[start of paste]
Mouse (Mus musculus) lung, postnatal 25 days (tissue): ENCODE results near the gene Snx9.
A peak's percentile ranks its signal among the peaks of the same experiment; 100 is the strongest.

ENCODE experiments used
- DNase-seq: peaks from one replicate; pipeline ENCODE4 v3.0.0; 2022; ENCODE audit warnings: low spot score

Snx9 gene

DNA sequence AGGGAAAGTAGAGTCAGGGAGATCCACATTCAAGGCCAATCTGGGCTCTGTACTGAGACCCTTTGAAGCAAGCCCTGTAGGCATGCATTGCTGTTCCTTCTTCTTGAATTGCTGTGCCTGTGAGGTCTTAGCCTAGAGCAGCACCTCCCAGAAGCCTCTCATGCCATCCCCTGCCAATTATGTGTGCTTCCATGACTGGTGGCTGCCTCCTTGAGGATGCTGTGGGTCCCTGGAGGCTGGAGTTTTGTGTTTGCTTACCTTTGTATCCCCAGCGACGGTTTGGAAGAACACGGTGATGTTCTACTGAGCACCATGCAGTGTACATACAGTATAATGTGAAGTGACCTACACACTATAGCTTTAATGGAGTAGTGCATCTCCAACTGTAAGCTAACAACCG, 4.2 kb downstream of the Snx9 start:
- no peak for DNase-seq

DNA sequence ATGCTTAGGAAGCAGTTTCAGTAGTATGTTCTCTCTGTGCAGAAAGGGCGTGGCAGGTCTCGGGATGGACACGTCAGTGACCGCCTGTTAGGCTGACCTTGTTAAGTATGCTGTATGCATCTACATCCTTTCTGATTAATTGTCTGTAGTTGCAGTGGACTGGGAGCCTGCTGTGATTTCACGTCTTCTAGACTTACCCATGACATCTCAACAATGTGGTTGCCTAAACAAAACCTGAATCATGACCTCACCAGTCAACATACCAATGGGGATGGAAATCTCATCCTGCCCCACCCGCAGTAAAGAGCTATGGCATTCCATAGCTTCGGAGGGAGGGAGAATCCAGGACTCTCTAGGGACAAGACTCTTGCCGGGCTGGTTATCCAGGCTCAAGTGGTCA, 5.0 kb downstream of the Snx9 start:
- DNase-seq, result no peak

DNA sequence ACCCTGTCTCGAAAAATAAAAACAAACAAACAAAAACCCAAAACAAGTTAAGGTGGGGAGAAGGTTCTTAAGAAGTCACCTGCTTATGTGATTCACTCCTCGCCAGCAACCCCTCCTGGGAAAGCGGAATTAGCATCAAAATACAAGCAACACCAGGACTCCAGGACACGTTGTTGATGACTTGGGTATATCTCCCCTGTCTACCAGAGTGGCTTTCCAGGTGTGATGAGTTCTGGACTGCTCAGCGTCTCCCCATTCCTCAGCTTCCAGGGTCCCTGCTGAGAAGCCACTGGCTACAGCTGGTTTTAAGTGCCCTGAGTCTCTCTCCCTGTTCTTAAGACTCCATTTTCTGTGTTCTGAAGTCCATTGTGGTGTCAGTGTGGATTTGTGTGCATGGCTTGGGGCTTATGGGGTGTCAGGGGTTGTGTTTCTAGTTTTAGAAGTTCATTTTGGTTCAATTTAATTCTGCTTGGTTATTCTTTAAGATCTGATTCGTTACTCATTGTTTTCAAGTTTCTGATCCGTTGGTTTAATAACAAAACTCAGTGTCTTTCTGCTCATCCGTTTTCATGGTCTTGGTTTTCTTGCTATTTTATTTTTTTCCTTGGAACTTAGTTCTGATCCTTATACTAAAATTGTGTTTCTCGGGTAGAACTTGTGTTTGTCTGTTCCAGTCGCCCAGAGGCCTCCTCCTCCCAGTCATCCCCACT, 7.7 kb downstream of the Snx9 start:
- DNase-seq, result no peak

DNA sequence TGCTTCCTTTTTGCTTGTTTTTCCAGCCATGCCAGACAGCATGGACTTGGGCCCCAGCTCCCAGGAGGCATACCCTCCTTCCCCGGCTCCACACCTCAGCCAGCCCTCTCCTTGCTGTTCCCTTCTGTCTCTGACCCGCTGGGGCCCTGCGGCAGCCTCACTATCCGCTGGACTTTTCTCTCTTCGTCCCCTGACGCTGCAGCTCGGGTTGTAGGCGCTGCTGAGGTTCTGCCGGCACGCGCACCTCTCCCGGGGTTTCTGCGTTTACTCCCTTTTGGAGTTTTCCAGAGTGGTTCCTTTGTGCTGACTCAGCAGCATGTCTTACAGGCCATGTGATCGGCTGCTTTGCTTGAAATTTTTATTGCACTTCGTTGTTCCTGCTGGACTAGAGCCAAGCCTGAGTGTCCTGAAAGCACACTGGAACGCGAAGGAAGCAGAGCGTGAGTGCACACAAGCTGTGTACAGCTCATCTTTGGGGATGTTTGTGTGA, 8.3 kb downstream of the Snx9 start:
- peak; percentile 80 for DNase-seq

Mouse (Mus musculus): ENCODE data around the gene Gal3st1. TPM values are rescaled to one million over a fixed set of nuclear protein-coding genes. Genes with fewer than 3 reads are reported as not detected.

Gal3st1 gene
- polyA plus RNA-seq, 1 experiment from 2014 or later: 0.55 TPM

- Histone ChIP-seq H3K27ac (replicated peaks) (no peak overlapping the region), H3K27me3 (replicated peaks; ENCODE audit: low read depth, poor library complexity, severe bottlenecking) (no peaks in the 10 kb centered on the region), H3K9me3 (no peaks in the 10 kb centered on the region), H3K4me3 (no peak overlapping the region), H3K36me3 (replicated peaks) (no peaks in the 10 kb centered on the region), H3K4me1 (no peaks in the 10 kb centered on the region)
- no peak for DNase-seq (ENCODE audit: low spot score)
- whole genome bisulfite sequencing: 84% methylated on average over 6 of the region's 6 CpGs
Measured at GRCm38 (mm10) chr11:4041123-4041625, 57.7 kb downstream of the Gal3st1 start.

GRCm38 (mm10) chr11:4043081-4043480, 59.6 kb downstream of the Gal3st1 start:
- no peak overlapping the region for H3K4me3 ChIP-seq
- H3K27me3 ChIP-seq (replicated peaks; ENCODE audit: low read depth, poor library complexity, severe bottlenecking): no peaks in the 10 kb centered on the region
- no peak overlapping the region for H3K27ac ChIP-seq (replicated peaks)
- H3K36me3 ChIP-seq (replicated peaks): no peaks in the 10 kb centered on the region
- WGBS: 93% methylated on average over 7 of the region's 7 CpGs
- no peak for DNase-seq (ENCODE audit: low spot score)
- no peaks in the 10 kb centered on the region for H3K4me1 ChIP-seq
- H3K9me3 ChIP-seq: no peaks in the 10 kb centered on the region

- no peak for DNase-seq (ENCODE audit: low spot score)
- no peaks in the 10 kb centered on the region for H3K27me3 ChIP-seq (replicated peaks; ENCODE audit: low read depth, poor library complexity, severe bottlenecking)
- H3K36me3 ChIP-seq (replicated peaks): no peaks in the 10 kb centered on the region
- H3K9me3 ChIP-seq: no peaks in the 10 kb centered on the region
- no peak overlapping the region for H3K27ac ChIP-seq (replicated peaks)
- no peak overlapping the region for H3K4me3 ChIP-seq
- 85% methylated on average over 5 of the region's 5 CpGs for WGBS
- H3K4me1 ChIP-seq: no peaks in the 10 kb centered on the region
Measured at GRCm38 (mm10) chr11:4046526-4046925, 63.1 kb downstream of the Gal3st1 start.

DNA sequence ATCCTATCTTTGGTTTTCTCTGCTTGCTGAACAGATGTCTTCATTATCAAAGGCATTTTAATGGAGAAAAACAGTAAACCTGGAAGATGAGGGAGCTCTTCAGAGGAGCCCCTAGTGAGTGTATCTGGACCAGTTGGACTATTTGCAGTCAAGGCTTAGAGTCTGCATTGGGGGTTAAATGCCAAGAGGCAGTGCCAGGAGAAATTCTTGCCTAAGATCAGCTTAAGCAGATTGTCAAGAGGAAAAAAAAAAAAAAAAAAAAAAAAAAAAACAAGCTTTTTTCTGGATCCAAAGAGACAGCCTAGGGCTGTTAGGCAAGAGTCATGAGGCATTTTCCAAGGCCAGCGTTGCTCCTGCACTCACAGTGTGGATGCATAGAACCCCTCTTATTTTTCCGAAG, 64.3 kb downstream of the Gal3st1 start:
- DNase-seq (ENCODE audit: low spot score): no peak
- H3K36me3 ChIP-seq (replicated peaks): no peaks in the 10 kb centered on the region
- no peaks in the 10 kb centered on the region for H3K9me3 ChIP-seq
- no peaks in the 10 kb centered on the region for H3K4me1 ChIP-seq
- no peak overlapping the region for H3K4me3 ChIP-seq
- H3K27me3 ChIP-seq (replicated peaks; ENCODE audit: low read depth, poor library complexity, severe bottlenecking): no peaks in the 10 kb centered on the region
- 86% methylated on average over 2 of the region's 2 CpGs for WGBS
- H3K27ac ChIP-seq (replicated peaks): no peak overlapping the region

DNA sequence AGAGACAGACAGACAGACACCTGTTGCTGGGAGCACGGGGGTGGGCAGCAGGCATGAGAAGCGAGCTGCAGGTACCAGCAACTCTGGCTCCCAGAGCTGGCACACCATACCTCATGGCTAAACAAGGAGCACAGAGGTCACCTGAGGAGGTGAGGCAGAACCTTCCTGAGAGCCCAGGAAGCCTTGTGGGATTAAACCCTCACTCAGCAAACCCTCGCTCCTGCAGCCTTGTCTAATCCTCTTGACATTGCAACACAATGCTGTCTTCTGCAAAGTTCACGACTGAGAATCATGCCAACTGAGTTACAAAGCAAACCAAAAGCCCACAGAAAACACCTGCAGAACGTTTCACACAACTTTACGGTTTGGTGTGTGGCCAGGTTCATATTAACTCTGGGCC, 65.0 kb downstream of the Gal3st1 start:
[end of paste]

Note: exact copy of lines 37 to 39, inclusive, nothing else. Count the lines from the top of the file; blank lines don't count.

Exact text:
- H3K4me1 ChIP-seq: no peaks in the 10 kb centered on the region
Measured at GRCm38 (mm10) chr11:4046526-4046925, 63.1 kb downstream of the Gal3st1 start.

DNA sequence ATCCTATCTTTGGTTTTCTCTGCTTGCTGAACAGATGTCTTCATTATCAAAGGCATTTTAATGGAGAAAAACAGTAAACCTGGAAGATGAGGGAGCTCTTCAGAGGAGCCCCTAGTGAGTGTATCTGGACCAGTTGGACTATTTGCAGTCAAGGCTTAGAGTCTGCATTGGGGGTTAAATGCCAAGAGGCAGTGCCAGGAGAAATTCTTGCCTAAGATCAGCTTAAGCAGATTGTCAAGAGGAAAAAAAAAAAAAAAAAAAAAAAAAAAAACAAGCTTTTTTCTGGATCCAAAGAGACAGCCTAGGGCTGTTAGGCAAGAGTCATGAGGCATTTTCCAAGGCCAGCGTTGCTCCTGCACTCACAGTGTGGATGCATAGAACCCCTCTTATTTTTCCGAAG, 64.3 kb downstream of the Gal3st1 start: